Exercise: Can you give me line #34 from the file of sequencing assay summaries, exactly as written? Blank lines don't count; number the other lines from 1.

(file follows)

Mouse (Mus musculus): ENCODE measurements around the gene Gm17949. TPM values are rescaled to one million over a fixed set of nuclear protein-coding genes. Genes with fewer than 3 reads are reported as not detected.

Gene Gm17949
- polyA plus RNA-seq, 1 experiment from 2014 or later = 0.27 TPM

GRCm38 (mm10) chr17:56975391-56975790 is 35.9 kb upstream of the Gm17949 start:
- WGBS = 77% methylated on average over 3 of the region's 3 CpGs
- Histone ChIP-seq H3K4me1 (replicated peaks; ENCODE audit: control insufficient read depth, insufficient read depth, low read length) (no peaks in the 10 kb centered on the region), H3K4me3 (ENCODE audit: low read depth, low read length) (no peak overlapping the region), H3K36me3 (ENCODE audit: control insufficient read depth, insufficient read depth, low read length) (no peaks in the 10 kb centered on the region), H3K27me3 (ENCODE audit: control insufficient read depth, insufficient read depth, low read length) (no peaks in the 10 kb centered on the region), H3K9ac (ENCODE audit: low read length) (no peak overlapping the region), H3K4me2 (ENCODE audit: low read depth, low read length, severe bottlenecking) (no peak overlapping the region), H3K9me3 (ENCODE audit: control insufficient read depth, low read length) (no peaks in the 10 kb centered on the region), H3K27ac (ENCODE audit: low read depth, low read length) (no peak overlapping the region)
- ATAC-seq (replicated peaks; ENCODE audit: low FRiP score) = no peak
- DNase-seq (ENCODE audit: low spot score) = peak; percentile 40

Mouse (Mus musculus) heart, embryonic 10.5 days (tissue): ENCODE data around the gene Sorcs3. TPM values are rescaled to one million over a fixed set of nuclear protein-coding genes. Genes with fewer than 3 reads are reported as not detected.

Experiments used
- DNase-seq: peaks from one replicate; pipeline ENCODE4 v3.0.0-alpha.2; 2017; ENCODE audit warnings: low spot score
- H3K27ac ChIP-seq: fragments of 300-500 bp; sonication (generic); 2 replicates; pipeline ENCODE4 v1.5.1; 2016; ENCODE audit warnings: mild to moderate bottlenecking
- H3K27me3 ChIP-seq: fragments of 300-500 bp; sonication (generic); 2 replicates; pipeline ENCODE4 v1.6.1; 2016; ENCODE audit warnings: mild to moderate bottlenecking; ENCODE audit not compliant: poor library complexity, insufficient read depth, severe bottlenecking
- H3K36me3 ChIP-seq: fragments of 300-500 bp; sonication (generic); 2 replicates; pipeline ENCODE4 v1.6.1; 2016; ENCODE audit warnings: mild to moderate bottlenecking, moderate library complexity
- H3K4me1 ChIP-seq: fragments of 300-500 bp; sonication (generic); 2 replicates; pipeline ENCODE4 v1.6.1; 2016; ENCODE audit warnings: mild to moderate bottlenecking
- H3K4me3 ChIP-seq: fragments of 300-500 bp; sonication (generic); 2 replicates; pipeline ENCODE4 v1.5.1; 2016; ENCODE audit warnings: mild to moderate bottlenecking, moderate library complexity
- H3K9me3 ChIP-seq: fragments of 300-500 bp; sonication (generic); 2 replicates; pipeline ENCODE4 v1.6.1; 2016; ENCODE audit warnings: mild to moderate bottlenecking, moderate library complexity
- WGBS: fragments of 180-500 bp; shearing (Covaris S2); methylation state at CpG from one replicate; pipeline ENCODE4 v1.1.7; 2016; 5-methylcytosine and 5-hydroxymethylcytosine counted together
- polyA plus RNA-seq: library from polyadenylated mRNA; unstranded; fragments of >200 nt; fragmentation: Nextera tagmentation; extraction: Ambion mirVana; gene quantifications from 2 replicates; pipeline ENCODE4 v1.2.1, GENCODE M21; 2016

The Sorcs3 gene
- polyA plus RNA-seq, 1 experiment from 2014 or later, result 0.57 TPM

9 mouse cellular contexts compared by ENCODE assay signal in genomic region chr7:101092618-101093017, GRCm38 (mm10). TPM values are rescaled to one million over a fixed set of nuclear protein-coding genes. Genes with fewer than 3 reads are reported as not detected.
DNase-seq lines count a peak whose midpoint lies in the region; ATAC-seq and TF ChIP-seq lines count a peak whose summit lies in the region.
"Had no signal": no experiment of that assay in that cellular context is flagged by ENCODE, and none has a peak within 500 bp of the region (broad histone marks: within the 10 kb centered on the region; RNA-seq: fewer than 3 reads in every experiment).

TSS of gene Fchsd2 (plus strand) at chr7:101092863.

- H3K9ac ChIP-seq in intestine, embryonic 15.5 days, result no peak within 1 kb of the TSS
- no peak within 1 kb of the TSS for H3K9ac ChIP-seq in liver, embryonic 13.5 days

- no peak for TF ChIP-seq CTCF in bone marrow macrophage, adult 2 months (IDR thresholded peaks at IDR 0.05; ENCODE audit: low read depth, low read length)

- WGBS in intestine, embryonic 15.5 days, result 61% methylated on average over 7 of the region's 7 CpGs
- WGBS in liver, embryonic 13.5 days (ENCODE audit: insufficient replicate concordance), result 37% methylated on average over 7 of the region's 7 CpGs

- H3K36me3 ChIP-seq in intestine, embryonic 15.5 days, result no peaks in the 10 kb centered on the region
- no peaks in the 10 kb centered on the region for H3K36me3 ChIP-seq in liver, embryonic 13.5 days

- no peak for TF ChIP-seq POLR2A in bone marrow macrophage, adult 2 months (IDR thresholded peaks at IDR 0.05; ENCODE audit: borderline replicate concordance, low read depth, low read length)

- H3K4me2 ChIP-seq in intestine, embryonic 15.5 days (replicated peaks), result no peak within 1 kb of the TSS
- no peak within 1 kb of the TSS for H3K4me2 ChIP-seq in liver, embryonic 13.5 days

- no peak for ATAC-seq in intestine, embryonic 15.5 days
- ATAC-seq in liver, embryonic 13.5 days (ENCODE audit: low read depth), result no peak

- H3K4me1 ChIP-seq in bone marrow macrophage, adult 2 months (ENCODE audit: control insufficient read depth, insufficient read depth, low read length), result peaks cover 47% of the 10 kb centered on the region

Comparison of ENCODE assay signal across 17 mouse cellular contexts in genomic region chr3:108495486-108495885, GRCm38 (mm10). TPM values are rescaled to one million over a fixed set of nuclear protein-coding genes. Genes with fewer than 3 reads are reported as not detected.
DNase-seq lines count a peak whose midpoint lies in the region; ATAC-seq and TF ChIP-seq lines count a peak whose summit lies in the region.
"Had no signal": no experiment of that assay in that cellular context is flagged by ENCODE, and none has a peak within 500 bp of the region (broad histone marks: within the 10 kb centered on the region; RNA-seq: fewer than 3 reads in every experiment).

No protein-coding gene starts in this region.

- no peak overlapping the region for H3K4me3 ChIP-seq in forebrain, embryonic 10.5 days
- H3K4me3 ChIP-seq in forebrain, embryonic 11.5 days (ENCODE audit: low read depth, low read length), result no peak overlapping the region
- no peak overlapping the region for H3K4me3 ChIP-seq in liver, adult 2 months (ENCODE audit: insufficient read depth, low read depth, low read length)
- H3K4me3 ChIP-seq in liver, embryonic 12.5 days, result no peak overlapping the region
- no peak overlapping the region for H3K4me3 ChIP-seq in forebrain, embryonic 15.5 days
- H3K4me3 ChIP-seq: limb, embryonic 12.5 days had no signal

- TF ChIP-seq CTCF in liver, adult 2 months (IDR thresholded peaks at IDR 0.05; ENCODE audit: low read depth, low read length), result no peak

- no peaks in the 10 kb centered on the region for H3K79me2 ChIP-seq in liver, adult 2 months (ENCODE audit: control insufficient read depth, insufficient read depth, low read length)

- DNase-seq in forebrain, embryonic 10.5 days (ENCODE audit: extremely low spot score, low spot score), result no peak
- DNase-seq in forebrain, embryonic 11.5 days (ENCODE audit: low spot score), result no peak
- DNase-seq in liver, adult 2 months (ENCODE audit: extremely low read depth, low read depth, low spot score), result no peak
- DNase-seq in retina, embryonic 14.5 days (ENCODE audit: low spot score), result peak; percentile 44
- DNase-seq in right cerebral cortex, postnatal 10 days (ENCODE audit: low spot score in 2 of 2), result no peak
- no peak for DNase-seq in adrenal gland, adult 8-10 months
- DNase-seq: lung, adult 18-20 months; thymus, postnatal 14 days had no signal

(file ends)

- H3K4me2 ChIP-seq in intestine, embryonic 15.5 days (replicated peaks), result no peak within 1 kb of the TSS